It appears that this new term is making no contribution at all the the integrals, so the hope is to somehow use it to make the integral smaller.

Write where is supported on and is supported on . Then . It looks like the extra area in is both working for and against us, because it both allows us to try and make small, but at the same time makes the integral of larger. I’ll try to do some computations tomorrow if I can.

If anyone has a specific they want me to look at, just post it and I’ll look tomorrow morning.

23 December, 2013 at 2:49 am

Aubrey de GreySince no one else has suggested a specific k, I’ll go out on a limb and suggest 43 and 24, since they give H = exactly 200 and 100 respectively.

22 December, 2013 at 1:40 am

Andrew SutherlandSome further improvements to bounds on H:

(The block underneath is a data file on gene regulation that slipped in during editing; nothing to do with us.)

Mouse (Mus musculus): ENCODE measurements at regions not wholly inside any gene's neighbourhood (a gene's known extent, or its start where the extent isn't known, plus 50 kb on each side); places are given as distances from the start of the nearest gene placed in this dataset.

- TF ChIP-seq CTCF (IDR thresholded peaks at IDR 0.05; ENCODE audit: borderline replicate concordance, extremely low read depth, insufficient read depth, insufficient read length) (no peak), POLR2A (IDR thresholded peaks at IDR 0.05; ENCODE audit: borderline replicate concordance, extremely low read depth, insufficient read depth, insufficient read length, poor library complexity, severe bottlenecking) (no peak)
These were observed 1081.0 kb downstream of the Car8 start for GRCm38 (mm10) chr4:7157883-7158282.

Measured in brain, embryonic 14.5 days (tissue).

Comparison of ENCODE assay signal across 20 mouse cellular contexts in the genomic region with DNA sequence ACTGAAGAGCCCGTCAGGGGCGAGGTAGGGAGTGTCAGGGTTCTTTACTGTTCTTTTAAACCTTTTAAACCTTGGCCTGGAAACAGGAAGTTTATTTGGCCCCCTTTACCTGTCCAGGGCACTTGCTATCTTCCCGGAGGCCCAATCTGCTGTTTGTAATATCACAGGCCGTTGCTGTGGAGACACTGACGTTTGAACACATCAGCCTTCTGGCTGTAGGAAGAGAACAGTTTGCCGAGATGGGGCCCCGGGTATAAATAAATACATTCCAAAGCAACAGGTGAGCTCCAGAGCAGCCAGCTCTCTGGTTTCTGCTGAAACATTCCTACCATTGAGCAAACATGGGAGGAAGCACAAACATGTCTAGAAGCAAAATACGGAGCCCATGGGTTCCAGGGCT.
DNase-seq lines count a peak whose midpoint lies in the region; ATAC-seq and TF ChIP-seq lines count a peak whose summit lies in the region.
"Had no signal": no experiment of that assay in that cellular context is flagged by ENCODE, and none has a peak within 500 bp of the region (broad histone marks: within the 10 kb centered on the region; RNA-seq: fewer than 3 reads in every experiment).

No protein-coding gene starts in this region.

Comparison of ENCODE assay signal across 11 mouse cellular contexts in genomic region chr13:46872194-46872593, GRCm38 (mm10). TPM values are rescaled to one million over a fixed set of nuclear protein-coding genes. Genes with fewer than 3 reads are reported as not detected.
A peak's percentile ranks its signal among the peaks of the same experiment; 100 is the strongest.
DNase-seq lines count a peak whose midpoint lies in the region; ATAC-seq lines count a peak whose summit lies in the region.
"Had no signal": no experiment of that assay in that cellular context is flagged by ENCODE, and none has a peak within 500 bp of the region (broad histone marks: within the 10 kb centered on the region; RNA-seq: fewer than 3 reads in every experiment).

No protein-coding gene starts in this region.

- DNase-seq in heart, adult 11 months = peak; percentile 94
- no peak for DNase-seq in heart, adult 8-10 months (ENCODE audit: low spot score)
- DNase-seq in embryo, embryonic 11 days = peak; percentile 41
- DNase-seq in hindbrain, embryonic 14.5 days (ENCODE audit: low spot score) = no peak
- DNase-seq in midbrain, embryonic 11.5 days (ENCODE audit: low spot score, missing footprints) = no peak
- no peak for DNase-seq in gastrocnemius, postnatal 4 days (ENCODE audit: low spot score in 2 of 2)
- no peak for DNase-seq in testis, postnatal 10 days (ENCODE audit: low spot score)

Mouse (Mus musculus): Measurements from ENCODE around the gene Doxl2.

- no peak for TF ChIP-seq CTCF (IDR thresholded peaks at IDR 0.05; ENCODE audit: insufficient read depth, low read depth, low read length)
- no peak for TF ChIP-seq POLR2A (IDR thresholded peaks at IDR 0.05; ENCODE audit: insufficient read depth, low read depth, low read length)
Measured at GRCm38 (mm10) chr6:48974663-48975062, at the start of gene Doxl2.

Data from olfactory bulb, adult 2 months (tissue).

395,154 for m=2 using k=35,146.

24,490,410 for m=3 using k=1,630,680.

485,825,850 for m=4 using k=25,589,558.

The last bound is obtained by taking k consecutive primes starting with 2,504,011.

22 December, 2013 at 9:52 am

Andrew SutherlandThe bound for m=2 can be improved to 395,122. The bound for m=4 can be improved to 473,244,502.

The last bound comes from the (symmetric) Hensley-Richards sieve, which yields the admissible 25,589,558-tuple consisting of the primes in [2623573,236622251], their negations, and +/-1.

22 December, 2013 at 2:49 pm

Wouter CastryckThere appears to be a precision issue with the value of k for m = 4. One can increase the precision by putting e.g. Digits := 50; on top of the maple file (the default value is 10).